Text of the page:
'Sean was the apple of our eye, and I always thought there could never be anybody better than him," is how Colm Keane tenderly describes his beloved son who passed away in 2007. "He was a beautiful child, extremely affectionate and really nice, and I know everyone says that about their children but he truly was. He was extremely bright too and was always top of his year."
Sean Keane was born in November 1987 to his parents, RTÉ newcaster Una O'Hagan and writer Colm Keane. He left this world a mere 20 years and one month later, having being diagnosed with cancer just over two-and-a-half years earlier. Sean passed away on Christmas Day, which had always been a special day that the family loved spending together.
Una O'Hagan, Colm Keane and their late son Sean pictured at the launch of 'The Teenage Years' (1997) Photo Credit: RTE Archives
The day before, when they knew their son's death was imminent, Colm and Una had to go off to a little coffee shop nearby to discuss arrangements. It was a surreal situation because everyone around them was celebrating and clutching bags of Christmas presents and shopping, They sat there in agony with their hearts breaking in two, while trying to plan their only child's funeral.
Fast-forward to Christmas Eve two years later, and Colm and Una were waiting to get the DART to Bray at Pearse Street Station. The 'Santa Special' train pulled in, and the sight of the children on board wearing little red hats seared through their already devastated hearts. "I was gone, Una was gone and that was one of the worst moments of my life actually," says Colm. "We decided we were never going to get caught like that at Christmas again, so we have gone away a lot at that time since then."
Colm and Una are two warm and kind people who have been through every parent's worst nightmare. Gracious and compassionate, they have come through devastating things that would have floored most people. They first met in the autumn of 1986 in the RTE canteen when Colm, then 34, was filling in on Morning Ireland.
Una, then 23, thought he looked interesting, but they were with a gang of colleagues and didn't speak to one another. Colm was attracted to her, however, and when he next spotted her around Montrose, he asked her to go for a drink in Doheny and Nesbitt. "I thought Una was very good-looking and she had a very nice personality," he says. "I felt I could get on with her. When I arrived at the pub, she was sitting there reading a book."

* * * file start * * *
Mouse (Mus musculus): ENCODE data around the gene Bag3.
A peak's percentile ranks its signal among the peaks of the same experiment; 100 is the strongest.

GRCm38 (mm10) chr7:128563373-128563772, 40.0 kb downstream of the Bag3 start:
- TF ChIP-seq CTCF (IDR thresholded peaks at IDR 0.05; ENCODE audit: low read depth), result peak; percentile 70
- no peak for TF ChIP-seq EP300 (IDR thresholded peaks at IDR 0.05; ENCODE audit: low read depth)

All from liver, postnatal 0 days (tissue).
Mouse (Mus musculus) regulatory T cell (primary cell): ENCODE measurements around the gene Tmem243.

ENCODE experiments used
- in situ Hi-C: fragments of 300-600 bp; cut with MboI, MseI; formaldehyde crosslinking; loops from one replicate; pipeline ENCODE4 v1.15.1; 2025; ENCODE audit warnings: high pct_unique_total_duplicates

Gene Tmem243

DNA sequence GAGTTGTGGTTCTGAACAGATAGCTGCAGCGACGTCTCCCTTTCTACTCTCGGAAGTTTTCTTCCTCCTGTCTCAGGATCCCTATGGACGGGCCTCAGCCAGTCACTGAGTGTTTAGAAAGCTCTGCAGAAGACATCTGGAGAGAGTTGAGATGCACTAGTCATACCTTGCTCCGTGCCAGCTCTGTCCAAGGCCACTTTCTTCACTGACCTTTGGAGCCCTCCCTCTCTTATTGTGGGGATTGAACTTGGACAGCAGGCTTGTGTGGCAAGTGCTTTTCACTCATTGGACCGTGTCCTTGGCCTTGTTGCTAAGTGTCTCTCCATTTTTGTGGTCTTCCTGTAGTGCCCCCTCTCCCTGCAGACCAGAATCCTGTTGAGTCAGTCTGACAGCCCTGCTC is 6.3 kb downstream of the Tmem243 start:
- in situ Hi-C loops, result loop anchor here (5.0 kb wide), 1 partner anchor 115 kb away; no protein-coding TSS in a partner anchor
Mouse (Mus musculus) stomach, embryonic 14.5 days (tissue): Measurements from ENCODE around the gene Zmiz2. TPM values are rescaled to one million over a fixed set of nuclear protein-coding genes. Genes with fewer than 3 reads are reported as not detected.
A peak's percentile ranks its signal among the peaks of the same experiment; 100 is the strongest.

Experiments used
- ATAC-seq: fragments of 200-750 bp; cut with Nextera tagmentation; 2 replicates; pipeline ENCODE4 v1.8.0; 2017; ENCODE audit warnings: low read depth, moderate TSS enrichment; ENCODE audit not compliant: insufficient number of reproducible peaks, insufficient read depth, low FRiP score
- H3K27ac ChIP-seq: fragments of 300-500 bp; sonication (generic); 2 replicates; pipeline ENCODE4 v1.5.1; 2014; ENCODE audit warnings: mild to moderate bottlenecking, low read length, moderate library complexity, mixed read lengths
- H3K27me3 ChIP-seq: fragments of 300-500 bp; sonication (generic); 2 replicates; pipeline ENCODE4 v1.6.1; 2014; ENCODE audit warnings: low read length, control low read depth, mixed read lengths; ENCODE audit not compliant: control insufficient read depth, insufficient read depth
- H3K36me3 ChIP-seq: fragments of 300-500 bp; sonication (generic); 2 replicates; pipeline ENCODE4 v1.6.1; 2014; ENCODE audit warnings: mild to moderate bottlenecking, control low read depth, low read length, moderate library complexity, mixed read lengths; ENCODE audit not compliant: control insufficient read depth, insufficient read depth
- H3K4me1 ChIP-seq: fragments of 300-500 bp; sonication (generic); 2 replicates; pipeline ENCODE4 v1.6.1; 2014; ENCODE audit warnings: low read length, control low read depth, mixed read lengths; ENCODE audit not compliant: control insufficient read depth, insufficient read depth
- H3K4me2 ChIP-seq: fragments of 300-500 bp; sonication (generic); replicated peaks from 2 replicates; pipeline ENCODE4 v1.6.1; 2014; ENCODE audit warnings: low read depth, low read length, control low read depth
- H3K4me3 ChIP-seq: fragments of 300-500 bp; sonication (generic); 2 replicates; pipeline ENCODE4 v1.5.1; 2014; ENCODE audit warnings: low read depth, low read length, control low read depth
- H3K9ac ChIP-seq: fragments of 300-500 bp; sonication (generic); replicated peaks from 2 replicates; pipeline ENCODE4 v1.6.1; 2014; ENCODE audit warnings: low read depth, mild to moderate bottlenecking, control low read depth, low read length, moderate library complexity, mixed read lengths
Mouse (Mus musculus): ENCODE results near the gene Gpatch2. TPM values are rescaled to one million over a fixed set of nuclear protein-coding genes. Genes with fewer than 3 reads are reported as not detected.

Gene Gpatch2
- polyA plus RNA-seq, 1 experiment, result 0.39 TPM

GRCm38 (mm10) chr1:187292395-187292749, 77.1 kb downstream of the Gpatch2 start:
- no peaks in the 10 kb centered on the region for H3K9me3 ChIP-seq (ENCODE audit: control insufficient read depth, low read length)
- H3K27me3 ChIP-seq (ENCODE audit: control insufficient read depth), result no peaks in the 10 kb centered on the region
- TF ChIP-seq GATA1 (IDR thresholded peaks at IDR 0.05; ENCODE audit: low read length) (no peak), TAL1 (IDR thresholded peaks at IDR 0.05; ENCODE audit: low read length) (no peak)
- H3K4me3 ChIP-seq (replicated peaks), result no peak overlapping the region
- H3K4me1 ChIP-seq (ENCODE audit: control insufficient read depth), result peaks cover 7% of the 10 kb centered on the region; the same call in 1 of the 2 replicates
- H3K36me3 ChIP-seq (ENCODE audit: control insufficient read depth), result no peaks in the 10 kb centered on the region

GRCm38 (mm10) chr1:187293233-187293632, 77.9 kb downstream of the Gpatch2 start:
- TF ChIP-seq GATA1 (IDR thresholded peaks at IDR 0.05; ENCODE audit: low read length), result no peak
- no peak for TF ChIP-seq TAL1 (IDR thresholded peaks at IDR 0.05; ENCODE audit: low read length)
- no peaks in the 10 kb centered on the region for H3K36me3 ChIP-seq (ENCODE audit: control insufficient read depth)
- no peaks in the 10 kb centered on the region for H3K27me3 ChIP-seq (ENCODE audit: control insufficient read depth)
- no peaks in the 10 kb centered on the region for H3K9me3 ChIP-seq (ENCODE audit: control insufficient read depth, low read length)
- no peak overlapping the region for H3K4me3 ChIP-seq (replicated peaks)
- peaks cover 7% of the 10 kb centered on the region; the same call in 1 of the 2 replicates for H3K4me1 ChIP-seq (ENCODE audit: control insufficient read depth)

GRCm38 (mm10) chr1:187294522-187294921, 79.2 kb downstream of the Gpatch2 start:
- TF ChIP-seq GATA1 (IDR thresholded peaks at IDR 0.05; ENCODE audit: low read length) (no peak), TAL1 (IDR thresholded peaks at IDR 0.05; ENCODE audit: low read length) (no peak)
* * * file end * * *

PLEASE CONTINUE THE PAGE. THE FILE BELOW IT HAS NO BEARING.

Una was impressed by Colm because he was very good-looking, a great talker and had a wide range of interests. They went for a Chinese meal after that, and their fledgling relationship almost got derailed when Colm tasted a food dip, assured Una that it wasn't hot and encouraged her to sample it. "It blew my head off, and there were tears, coughing and everything," laughs Una. "He thought it was hilarious and I don't know how I forgave him!"
Una and Colm were an item from then on, but kept it quiet at work initially, which was probably wise. Sean was born a year after they got together in November 1987, and they were married five years later in Scotland. "Having a baby first wasn't the done thing at that time, but everyone was very good about it," recalls Una.
Colm and Una moved in together and became a tight-knit little family with their baby. "Sean became everything to us, and he was the love of our lives," says Colm. "We still worked away but all of our focus was on him. We became like the three musketeers or a terrible threesome."